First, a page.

The costs of mortgage borrowing and mortgage interest are better considered as a separate head of damages rather than as an item of "other expenses". There may be cases where a unit holder, in order to mitigate his loss upon learning of the disposal of the property by Full Country, purchased new permanent premises before receiving compensation for his old unit but could only have done so with the help of a loan secured by a mortgage on the premises. In such a case, the costs of borrowing and the mortgage interest might be recoverable. This would depend on an examination of the financial and other circumstances of the unit holder at the relevant time. No doubt if such a claim is made, it will be particularized so that it could be argued and considered at the assessment hearing.
COST OF REPURCHASE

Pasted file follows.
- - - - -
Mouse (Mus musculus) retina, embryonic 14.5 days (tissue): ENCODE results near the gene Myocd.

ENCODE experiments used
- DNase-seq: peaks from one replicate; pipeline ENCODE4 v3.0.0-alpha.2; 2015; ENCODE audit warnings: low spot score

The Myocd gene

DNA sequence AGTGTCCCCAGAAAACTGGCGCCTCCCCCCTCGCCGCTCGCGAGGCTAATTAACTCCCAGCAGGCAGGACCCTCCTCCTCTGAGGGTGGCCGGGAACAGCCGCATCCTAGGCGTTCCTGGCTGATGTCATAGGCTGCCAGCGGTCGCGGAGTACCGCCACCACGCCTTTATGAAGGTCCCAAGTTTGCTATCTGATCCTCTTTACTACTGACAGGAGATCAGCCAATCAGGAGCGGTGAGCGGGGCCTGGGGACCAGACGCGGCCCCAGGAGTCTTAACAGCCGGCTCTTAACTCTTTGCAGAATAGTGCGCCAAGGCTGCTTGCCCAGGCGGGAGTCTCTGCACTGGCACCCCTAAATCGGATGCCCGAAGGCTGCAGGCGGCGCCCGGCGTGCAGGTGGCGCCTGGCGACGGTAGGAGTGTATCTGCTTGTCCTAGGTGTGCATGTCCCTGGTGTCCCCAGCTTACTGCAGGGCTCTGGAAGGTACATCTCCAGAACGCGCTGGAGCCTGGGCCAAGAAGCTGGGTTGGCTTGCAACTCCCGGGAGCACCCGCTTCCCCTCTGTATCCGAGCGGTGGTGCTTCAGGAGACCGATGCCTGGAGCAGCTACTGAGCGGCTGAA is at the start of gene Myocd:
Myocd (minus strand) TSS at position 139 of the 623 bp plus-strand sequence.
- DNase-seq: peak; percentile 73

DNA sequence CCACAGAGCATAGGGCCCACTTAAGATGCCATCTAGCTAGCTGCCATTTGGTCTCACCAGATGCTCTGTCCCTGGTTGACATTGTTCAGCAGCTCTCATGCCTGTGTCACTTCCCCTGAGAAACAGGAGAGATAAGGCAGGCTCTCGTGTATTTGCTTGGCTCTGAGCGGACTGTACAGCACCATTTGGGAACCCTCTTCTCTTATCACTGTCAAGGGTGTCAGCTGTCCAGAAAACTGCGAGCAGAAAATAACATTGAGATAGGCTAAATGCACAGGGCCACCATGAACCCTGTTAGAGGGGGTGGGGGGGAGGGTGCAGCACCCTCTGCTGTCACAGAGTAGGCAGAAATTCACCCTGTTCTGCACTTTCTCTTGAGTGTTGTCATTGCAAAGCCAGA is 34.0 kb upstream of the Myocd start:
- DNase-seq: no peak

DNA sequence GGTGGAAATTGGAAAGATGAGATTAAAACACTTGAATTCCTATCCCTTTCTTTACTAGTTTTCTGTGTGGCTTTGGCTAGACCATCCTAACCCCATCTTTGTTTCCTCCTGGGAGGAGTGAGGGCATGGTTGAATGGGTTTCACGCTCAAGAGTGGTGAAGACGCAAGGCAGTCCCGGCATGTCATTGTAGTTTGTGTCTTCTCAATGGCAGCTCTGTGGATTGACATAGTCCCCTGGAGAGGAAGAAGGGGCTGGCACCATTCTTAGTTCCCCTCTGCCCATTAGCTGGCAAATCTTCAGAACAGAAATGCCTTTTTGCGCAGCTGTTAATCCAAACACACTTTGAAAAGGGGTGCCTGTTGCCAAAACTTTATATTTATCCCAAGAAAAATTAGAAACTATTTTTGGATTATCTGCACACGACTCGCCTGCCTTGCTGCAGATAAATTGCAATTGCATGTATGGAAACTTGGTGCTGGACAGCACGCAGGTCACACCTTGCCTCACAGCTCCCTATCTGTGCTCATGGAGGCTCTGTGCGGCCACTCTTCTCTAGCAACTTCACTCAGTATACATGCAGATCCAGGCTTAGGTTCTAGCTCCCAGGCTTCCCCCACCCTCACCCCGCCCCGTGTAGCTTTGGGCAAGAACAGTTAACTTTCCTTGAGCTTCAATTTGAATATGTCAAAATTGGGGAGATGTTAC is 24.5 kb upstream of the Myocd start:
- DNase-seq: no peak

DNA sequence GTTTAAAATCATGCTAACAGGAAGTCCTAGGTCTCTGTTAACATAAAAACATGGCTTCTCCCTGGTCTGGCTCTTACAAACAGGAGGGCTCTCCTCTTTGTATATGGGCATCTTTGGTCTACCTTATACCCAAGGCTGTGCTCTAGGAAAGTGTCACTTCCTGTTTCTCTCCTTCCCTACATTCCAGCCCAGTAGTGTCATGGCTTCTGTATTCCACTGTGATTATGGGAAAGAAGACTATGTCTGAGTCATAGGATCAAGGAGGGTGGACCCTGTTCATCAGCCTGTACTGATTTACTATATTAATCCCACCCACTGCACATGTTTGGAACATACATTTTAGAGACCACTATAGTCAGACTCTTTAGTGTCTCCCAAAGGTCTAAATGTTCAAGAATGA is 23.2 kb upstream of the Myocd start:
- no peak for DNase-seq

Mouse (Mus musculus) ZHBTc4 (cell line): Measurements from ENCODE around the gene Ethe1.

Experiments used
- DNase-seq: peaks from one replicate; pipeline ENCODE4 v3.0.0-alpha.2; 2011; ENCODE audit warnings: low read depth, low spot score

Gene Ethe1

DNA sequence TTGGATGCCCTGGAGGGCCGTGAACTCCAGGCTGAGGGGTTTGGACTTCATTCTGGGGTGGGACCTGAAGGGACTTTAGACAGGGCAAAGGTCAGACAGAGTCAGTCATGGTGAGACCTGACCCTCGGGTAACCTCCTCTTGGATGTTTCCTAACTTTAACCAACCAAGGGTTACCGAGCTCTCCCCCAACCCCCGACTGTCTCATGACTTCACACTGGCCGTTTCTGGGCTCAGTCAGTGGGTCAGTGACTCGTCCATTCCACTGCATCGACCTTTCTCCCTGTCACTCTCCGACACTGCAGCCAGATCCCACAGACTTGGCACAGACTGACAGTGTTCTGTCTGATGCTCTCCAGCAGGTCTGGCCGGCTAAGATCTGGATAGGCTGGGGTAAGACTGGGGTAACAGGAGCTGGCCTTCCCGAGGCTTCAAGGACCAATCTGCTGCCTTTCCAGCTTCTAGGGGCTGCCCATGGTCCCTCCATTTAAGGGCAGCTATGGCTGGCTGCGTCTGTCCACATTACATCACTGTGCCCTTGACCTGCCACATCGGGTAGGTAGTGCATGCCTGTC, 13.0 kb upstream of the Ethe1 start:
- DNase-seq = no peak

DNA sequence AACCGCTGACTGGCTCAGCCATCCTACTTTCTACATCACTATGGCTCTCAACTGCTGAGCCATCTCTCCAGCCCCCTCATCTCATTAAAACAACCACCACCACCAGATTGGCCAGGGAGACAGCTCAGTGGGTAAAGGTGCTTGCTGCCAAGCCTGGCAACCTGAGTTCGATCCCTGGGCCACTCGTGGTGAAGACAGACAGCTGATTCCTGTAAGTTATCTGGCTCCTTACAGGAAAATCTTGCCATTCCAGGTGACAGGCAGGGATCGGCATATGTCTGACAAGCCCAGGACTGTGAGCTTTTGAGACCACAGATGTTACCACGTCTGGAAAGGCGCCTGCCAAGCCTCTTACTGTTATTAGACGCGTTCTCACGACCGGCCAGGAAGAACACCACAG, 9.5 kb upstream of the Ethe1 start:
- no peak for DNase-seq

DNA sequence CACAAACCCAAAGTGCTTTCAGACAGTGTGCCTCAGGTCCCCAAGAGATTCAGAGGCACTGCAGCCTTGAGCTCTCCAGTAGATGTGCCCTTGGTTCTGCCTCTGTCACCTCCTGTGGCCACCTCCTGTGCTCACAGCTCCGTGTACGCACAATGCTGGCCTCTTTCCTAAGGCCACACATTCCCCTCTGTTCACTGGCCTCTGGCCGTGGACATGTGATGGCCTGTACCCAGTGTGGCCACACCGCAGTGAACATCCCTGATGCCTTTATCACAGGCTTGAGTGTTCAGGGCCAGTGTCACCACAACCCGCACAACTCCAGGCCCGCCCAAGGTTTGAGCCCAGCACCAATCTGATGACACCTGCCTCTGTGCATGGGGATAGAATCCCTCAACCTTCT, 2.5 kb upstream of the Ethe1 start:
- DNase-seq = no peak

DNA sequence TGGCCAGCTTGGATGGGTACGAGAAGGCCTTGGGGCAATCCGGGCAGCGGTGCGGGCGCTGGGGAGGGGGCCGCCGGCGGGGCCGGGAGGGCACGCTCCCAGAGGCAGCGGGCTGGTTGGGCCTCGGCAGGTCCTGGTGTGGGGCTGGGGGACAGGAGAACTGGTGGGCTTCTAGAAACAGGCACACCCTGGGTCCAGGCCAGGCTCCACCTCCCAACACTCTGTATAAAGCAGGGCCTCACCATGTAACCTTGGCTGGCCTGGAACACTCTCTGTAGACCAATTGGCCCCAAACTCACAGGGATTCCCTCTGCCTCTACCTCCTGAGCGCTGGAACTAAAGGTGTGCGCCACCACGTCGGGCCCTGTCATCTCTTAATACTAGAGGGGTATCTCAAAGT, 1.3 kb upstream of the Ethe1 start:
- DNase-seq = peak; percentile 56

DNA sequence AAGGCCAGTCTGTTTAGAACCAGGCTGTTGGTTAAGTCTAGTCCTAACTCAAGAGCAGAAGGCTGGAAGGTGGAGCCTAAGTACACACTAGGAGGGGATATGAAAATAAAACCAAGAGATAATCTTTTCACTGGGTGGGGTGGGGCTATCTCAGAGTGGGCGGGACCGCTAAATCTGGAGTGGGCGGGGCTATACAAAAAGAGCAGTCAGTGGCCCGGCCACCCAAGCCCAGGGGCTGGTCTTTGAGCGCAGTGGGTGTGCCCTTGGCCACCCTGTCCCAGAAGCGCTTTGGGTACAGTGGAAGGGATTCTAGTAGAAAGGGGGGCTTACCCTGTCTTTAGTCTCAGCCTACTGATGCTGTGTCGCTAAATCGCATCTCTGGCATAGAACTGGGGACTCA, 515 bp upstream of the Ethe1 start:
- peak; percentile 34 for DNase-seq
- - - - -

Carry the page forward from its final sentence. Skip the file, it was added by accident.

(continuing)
The parties dispute under Clause 4.5 of the draft order whether paragraph 66 in the judgment is intended to be part of the reasoning or part of an award.
It is anticipated in that paragraph of the judgment that
.... [if] the market had gone up between the time of the assignment of the old unit and the time of the purchase of the new permanent premises or the time when new permanent premises could and should have been purchased by the unit holder, the additional cost would have been recoverable by the unit holder. That is not because an enhanced value is attributed to the old unit. It is because, without receipt of that addition, the unit holder who has gone into temporary premises awaiting the construction of the new units was induced to take that step by entering into the transaction and was not in a position to acquire new premises permanently until receipt of damages or was not expecting to have to get such premises prior to the time when Full Country sold the property.